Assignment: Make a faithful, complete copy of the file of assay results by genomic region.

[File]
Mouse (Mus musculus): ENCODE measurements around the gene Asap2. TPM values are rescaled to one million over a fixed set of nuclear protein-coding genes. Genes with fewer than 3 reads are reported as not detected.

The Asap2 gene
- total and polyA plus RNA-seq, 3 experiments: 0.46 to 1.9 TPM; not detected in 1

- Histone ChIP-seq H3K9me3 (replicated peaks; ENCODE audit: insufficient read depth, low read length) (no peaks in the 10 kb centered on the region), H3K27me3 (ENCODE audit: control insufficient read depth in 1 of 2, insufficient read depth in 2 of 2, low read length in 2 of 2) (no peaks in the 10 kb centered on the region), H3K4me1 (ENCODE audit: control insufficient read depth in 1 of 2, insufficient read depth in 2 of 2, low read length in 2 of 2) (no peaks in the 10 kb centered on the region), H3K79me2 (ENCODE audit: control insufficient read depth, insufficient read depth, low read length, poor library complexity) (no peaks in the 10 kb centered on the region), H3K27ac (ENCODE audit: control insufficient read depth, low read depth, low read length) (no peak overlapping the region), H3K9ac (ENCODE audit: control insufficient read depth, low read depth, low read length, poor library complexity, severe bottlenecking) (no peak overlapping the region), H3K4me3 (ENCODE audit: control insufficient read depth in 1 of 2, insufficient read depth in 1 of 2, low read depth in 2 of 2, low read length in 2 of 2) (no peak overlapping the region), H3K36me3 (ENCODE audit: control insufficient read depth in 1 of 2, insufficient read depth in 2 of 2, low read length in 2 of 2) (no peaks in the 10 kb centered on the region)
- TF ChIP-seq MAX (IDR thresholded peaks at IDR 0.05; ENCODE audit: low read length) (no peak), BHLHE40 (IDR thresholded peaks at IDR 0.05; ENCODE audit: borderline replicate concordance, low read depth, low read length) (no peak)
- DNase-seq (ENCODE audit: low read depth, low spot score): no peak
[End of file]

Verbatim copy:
Mouse (Mus musculus): ENCODE measurements around the gene Asap2. TPM values are rescaled to one million over a fixed set of nuclear protein-coding genes. Genes with fewer than 3 reads are reported as not detected.

The Asap2 gene
- total and polyA plus RNA-seq, 3 experiments: 0.46 to 1.9 TPM; not detected in 1

- Histone ChIP-seq H3K9me3 (replicated peaks; ENCODE audit: insufficient read depth, low read length) (no peaks in the 10 kb centered on the region), H3K27me3 (ENCODE audit: control insufficient read depth in 1 of 2, insufficient read depth in 2 of 2, low read length in 2 of 2) (no peaks in the 10 kb centered on the region), H3K4me1 (ENCODE audit: control insufficient read depth in 1 of 2, insufficient read depth in 2 of 2, low read length in 2 of 2) (no peaks in the 10 kb centered on the region), H3K79me2 (ENCODE audit: control insufficient read depth, insufficient read depth, low read length, poor library complexity) (no peaks in the 10 kb centered on the region), H3K27ac (ENCODE audit: control insufficient read depth, low read depth, low read length) (no peak overlapping the region), H3K9ac (ENCODE audit: control insufficient read depth, low read depth, low read length, poor library complexity, severe bottlenecking) (no peak overlapping the region), H3K4me3 (ENCODE audit: control insufficient read depth in 1 of 2, insufficient read depth in 1 of 2, low read depth in 2 of 2, low read length in 2 of 2) (no peak overlapping the region), H3K36me3 (ENCODE audit: control insufficient read depth in 1 of 2, insufficient read depth in 2 of 2, low read length in 2 of 2) (no peaks in the 10 kb centered on the region)
- TF ChIP-seq MAX (IDR thresholded peaks at IDR 0.05; ENCODE audit: low read length) (no peak), BHLHE40 (IDR thresholded peaks at IDR 0.05; ENCODE audit: borderline replicate concordance, low read depth, low read length) (no peak)
- DNase-seq (ENCODE audit: low read depth, low spot score): no peak